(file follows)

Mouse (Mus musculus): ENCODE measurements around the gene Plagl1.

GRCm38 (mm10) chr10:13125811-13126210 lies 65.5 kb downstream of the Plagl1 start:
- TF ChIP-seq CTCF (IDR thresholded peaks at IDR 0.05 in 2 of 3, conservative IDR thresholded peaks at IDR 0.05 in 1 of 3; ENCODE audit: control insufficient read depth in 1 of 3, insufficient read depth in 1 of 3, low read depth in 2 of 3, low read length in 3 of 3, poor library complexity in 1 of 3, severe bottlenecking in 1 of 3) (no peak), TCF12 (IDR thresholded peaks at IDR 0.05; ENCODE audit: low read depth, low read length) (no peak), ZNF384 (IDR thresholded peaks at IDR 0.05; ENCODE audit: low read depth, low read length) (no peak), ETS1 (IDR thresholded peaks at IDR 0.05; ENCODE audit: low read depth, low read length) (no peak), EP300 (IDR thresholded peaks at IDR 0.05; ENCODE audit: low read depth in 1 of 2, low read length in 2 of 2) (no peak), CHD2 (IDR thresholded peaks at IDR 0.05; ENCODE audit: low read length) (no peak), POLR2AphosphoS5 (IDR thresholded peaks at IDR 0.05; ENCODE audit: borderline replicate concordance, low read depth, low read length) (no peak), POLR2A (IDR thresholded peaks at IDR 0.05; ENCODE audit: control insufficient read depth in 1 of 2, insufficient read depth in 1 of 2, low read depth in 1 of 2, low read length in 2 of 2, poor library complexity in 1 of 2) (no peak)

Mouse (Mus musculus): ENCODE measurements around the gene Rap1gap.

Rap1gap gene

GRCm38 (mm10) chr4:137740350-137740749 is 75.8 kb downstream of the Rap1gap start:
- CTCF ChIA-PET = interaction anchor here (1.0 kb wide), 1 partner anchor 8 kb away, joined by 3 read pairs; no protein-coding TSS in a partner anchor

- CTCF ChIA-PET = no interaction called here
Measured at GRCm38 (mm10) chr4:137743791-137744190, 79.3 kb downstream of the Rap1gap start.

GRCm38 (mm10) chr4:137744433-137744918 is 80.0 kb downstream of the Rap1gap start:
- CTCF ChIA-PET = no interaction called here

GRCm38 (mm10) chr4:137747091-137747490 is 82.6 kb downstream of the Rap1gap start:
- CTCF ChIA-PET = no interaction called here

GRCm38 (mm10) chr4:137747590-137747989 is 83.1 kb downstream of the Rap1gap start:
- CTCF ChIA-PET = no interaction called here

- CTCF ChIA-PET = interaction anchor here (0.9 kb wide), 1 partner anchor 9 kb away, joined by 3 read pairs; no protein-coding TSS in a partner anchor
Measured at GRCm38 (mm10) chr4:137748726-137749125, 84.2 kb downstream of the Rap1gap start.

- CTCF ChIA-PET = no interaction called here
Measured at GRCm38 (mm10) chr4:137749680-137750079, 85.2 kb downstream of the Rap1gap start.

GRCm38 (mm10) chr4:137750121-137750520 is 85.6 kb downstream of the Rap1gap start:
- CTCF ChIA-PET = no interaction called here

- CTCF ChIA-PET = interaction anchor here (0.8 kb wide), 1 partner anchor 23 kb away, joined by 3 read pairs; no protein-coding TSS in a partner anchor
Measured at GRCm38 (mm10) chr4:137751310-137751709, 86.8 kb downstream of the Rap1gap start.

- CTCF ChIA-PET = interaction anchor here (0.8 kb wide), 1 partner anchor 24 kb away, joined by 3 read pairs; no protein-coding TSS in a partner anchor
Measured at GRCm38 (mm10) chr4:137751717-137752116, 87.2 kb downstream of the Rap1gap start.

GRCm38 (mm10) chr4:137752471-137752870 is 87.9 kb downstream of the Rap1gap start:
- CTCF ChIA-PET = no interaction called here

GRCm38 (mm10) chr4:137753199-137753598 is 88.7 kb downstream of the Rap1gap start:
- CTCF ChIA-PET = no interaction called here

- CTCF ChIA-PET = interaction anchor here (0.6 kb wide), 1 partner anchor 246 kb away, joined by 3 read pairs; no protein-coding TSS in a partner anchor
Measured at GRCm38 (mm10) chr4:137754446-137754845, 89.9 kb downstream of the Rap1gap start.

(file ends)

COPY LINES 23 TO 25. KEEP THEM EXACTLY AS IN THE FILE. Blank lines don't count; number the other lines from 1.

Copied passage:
Measured at GRCm38 (mm10) chr4:137751310-137751709, 86.8 kb downstream of the Rap1gap start.

- CTCF ChIA-PET = interaction anchor here (0.8 kb wide), 1 partner anchor 24 kb away, joined by 3 read pairs; no protein-coding TSS in a partner anchor
Measured at GRCm38 (mm10) chr4:137751717-137752116, 87.2 kb downstream of the Rap1gap start.